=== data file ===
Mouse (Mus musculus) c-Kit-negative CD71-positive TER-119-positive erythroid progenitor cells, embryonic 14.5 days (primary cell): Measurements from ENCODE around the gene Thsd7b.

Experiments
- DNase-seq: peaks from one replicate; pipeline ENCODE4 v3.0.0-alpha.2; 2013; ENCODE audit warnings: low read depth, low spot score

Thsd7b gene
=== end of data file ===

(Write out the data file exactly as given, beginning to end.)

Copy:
Mouse (Mus musculus) c-Kit-negative CD71-positive TER-119-positive erythroid progenitor cells, embryonic 14.5 days (primary cell): Measurements from ENCODE around the gene Thsd7b.

Experiments
- DNase-seq: peaks from one replicate; pipeline ENCODE4 v3.0.0-alpha.2; 2013; ENCODE audit warnings: low read depth, low spot score

Thsd7b gene